The Agreeable Gorilla: the power of "And"

But we can’t do that.”

Not my best opening line, but Jake had caught me unaware. I tried again. “Look, using the Saskatchewan office to do the testing is a great idea, but it won’t work because we haven’t set up any network infrastructure with them.”
Jake gave a shrug. “Well we just need to get that set up then.”
I nodded, “we could, but that means working with IT on prioritization. You know how much fun that is.”
Jake asked, “Isn’t this project the key corporate goal for the year? We just need to explain that to IT, right?”
“Yes it is. We absolutely can explain this to IT, but I don’t think it will help much. They’ve already planned out their infrastructure work for the next four quarters.” I don’t think Jack was getting just how hard what he wanted to do was. The number of hoops we (I’d) have to jump through was staggering.
“Okay, I understand.” Jake was staying remarkably relaxed through all this. “We can still make the request though, right?”
I gave a shrug, “Sure we can, but they won’t say yes.”  Jake nodded but kept silent. “Okay, Saskatchewan is off the table, any other ideas?” I looked around the table hopefully but no one said anything. Sigh it was going to be a long meeting.
And  why do you think there are no more ideas?”
Sigh, the only thing worse than a long meeting, was a long meeting with Hogarth kibitzing at me. “I don’t know  that. Ask the engineers, they’re supposed to be the brilliant ones.”
And didn’t you just ask them?”
“Yes, but they’re sulking because their pet idea didn’t fly.”
“They are disappointed, I agree. And do you think your negative response might have contributed to that?”
Sigh, “Yes I suppose it could have, but you know how unlikely IT would be to agree.”
“Certainly, IT has been a bit rigid of late, and if you don’t ask, you will never know, right?”
Sigh, “Yeah, you’re right.”
Hogarth nodded, “Isn’t it so much easier when your not being butted to death?”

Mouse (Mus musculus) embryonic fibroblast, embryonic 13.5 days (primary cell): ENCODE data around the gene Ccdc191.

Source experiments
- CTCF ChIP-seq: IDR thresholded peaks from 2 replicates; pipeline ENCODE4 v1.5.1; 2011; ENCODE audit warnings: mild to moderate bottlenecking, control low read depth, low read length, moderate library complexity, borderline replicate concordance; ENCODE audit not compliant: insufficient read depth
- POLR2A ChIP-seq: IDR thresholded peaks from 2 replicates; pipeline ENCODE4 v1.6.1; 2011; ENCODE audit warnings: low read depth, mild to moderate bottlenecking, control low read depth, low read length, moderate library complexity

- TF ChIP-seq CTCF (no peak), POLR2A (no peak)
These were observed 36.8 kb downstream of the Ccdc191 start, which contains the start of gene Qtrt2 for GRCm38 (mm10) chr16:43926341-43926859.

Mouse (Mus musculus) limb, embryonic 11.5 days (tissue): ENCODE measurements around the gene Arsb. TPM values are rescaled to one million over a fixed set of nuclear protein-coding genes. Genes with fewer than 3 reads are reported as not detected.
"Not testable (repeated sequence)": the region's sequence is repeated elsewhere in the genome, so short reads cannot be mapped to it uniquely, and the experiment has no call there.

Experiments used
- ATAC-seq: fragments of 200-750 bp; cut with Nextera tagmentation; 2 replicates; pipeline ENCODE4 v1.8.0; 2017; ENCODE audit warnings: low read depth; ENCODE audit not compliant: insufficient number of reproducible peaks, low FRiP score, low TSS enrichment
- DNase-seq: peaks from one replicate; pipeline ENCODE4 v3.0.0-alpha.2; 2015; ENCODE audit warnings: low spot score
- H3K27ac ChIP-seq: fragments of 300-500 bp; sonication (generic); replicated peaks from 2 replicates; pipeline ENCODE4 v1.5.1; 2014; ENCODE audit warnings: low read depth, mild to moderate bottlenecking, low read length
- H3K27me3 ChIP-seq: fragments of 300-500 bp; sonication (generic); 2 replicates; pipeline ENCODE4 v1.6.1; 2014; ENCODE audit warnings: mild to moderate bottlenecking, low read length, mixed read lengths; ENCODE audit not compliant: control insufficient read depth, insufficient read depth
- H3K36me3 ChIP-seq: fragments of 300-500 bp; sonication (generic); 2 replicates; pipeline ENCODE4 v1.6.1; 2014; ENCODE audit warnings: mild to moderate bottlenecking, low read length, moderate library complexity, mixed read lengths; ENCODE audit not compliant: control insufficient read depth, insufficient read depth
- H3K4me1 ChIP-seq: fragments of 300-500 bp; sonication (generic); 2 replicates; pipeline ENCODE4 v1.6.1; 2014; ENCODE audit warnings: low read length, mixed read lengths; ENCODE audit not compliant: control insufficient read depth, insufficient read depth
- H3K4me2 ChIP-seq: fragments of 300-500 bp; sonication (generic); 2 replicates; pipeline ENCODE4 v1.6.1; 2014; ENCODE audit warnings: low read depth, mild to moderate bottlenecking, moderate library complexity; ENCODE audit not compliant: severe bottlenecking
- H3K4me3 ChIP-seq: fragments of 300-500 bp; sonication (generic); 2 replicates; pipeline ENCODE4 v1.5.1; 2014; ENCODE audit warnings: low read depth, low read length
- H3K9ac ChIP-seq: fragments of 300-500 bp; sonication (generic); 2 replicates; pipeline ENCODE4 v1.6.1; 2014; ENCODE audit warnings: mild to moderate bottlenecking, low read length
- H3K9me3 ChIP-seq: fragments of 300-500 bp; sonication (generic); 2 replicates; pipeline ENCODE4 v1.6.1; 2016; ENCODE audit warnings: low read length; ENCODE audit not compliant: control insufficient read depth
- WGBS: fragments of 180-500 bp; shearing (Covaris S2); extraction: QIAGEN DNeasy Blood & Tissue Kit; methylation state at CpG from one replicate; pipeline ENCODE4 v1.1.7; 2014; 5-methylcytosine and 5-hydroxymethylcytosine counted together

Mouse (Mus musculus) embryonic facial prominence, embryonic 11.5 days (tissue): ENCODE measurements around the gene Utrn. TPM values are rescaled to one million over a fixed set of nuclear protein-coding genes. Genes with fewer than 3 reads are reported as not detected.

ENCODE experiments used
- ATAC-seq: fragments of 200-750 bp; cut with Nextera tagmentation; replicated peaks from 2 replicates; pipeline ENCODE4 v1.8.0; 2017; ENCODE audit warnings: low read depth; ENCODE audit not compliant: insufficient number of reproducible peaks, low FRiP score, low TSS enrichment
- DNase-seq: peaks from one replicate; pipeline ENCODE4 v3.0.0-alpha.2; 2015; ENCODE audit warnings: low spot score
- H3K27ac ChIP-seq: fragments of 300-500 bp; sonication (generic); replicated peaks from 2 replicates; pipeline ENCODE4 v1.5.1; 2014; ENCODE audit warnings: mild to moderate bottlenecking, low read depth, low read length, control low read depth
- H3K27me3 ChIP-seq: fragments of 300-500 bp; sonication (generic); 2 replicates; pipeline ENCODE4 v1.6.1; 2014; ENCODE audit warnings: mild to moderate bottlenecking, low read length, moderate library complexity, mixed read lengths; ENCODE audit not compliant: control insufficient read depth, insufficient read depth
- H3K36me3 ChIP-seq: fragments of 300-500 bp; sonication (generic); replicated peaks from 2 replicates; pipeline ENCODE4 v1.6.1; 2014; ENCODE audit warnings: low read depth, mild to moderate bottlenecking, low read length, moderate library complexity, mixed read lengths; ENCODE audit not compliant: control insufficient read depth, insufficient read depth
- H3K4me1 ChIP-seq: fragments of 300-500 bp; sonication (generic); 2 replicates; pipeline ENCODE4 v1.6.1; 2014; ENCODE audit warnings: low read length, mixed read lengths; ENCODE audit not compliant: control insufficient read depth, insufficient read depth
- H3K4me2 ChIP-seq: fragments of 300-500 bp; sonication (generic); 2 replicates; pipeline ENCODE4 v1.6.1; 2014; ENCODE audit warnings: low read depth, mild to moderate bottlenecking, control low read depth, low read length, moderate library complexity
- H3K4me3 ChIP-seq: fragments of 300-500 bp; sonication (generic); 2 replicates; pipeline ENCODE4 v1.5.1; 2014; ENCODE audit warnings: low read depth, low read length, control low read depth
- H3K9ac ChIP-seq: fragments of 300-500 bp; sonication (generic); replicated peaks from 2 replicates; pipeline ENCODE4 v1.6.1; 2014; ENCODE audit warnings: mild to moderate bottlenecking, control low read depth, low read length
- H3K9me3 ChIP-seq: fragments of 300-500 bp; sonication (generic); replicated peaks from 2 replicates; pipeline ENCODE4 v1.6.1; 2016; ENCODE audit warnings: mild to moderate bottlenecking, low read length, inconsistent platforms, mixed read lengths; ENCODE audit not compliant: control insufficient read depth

Blink, blink… But, but, butAnd, “Oh my.”
The power of “But”
Have you ever stopped to wonder at the power of this simple little conjunction? With three simple letters you can entirely negate everything that came before it and utterly replace it with what ever you say next.
“Certainly it looks like a beautiful day, but it’s nighttime right now with no moon so I can’t see a thing.”
See the power? If alchemists could harness the power of the mighty “but” then surely they would learn the secrets of turning lead into gold. After all, we all know that “but” really stands for “Behold the underlying truth!”
This one little word has the power to destroy communication.
And I believe that communication is one of the cornerstones to any team. Good communication will make the team better. Bad communication can completely ruin a project. “When you said blanco I thought you said you wanted the walls painted black. I didn’t know blanco meant white.”
Good communication also relies on collaboration. Nothing breaks a collaborative environment faster than a lack of trust. And how much are you going to trust the guy who keeps shooting down your ideas? “That’s a great idea, but I don’t think it will be practical to implement.”
Are you a but-head? Grab a pen and a piece of paper. Go to your next meeting and listen to everything you say. Every time you say “but” make a hash mark. You may find yourself very surprised. Now have a friend do this exercise for you. Odds are, there will be even more hash marks. We are so ingrained in the use of the word that we don’t even hear ourselves saying it. I’ve been aware of the dangers of this word for years, and I still catch myself going to this word at least three times a day. 

The power of “And”

Let us take in contrast the power of the lowly “and
“We could go to the beach, and after that grab a bite to eat.”
“I had a peanut butter and jelly sandwich.”
“That sounds like a good way to boost DB performance, and if we use pair programing we can reduce bug count also.”
It is simply amazing how much more open your communication becomes by substituting one three letter word for another. You take a conversation from a conflict, to a collaboration. From an either/or decision point to a “cake and eat it too” cooperation. 
Which do you think is more positive?:
“We were going to go to the movies, but we decided on going to dinner instead.” – This makes it sound like a bad thing.